California dreaming of elusive crowning glory
American racing fans are in thrall to tale of a modern Seabiscuit, writes Ian McClean
California Chrome arrived in New York on Tuesday to begin preparations for his bid to become the US's first Triple Crown winner since Affirmed 36 years ago.
As he completed his one-and-three-quarter-mile exercise at Belmont Park, a cat-sized possum strayed onto the track. Still over two weeks away from the third and final leg of the Triple Crown, the possum nonetheless made national news. Dubbed the 'dumb-ass possum' by the press, it has even acquired its own unique Twitter account (@DA Possum).
No matter that, according to assistant trainer Alan Sherman, California Chrome squares up to more menacing coyotes on a daily basis at his home track in Los Alamitos, California, it is the context that brings meaning.
And the compelling context for being so newsworthy on a national (and indeed international) basis is twofold. It plays to the tune of the American Dream in that the Triple Crown of Kentucky Derby-Preakness-Belmont is simultaneously as elusive as it is emblematic of the pinnacle of sporting achievement.
In addition, the Californian Chrome story is a refrain of the ultimate rags-to-riches tale and reminiscent of that benchmark of all racing tales, Seabiscuit.
California Chrome is a freak of breeding. By a $2,000 sire out of an $8,000 mare, the sire Lucky Pulpit only won at five-and-a-half furlongs while the dam Love The Chase only ever won a mile claimer. The offspring colt's name derived from the four white feet and a giant white blaze on his chestnut face, born on a rare rainy afternoon in California's drought-ravaged San Joaquin Valley, a place better known for growing almonds and olives than champion thoroughbreds. The foal shone, apparently.
The two owners sent their first horse to a septuagenarian trainer who had once slept on hay bales in a railway car next to Swaps when that colt made the trip from Los Angeles to Louisville before his victory in the 1955 Kentucky Derby. Not for nearly 60 years did Art Sherman (now 77) have any cause to go back to the Derby, until this year with California Chrome.
The first offer for the colt came just before the Santa Anita Derby. The $6m bid was refused. Directly after Chrome won the race, the same offer of $6m was made for a 51 per cent share. At the same time the owners were offered $2.1m for the dam Love The Chase. They refused all inducements and have continued to decline the spiralling numbers as their unlikely hero now faces history square in the eye at Belmont Park on June 7. Co-owner Steve Coburn's rationale is lyrical. "What kind of price-tag can you put on a dream?"
However, in our highly acquisitive world, marketing is never too far away no matter how pure the dream. For starters, @CalChrome has 11,000 followers on Twitter (not to mention the number of likes on Facebook) and the 'Chromies' are recruiting rapidly. Moreover, according to Forbes magazine, an application has already been received at the US Patents office on behalf of California Chrome to protect the trademark phrase for use on athletic apparel and associated merchandise. All a far cry from the days of Affirmed 36 years ago.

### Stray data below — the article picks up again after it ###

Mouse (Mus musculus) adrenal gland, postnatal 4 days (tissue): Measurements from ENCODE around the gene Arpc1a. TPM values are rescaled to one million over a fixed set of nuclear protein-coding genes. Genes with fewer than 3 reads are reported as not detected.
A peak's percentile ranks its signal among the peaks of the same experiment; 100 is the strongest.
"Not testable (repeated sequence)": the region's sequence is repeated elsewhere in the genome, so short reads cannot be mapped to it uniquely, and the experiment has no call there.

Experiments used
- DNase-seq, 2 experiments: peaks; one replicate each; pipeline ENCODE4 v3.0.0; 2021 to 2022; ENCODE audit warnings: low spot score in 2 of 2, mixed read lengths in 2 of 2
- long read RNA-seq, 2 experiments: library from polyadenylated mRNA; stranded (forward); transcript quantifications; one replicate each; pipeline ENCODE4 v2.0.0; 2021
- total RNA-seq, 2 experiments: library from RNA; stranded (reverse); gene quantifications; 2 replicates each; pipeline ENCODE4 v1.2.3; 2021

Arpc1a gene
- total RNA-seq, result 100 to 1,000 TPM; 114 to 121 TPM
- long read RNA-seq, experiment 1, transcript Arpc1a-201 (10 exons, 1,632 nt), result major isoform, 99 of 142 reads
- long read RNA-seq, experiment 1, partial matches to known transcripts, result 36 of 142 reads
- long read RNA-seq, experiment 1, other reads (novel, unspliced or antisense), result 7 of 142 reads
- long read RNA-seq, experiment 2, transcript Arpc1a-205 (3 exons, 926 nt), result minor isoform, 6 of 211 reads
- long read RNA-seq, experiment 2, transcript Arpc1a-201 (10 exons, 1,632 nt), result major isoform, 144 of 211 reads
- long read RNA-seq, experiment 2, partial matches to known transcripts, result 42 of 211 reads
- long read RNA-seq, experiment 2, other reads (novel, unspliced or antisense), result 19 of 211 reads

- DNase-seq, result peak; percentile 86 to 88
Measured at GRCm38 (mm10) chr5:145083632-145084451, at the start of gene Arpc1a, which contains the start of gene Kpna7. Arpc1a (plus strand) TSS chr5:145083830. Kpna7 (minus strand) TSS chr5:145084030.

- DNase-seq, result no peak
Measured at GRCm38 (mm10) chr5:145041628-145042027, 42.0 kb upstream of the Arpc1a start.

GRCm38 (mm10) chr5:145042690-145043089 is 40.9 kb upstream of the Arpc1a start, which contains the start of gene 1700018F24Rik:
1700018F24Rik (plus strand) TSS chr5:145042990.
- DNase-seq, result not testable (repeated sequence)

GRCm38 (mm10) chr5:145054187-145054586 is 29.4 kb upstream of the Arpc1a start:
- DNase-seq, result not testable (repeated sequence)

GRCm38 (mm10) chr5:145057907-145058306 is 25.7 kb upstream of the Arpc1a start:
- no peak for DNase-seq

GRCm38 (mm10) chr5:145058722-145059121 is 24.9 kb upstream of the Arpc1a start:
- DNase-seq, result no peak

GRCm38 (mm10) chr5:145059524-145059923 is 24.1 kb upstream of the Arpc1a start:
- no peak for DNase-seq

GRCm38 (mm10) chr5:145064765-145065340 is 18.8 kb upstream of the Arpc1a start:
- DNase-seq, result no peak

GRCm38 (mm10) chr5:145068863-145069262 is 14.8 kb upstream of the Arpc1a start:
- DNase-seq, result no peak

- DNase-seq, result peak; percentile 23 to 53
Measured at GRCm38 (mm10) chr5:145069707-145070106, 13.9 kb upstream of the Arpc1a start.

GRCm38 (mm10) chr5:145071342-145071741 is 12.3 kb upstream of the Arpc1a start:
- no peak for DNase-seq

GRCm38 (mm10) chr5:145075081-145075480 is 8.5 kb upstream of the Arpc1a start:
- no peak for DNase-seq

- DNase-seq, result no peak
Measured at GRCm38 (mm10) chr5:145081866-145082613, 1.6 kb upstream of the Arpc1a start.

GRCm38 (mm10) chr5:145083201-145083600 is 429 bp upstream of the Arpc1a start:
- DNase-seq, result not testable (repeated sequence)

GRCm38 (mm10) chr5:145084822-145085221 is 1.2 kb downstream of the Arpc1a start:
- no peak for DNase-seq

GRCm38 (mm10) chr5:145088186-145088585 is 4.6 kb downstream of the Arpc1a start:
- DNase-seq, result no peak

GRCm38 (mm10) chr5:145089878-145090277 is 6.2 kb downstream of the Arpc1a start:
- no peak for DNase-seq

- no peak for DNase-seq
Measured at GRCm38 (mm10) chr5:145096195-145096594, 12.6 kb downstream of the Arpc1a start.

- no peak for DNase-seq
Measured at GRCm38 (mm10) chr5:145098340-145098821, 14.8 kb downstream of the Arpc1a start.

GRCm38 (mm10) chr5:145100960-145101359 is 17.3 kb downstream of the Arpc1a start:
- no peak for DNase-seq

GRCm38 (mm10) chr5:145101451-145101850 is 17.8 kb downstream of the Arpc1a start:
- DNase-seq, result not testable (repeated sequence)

And so the fanfare surrounding the pursuit of the elusive Triple Crown ramps up for yet another year. Victory in the first two legs of the crown is not so unusual.
In fact, the feat has been accomplished in nine of the last 18 years. The sticking point is always the third leg. The primary reason is that the Kentucky Derby and the Preakness are predominately about speed. The Belmont is about stamina. Run over a mile and a half, it is two furlongs longer than either of the other races.
Neither California Chrome nor any of his opponents on June 7 have ever raced over a distance that represents a complete unknown to the entire field.
The equine extra-terrestrial Cal Chrome has defied the odds thus far, however he doesn't have
a prayer on pedigree of staying a mile and a half. Furthermore, his race-style does nothing to suggest that a greater test of stamina will aid the cause.
In fact, if anything it has looked onerously like the petrol gauge was running to empty by the end of both Kentucky Derby and Preakness, with clock-watchers pointing to a weak finishing time.
Nonetheless, no less a trainer than Bob Baffert, who has failed to best this season's headline-maker with three different colts, is more optimistic. Indeed, he should know a thing or two about the situation having trained three horses to win the first two legs of the Triple Crown only to falter at the Belmont.
"I definitely think he's super, the real deal," the legendary handler remarked. "He's just a remarkable athlete . . . He's doing it with ease. None of his races have taxed him."
Referring to his own experience, Baffert explained "with Silver Charm and Real Quiet, they were really taxing races . . . But this horse, with this group, he rebreaks on them and just takes off again."
There is even a Limerick war outbreak for the occasion. Here's one:
There once was a horse called Cal Chrome
He won races away and at home
But he came to New York
And he stopped to a walk
That's the thing with 12 furlongs on loam
Just don't expect a re-tweet from the Chromies.
Sunday Indo Sport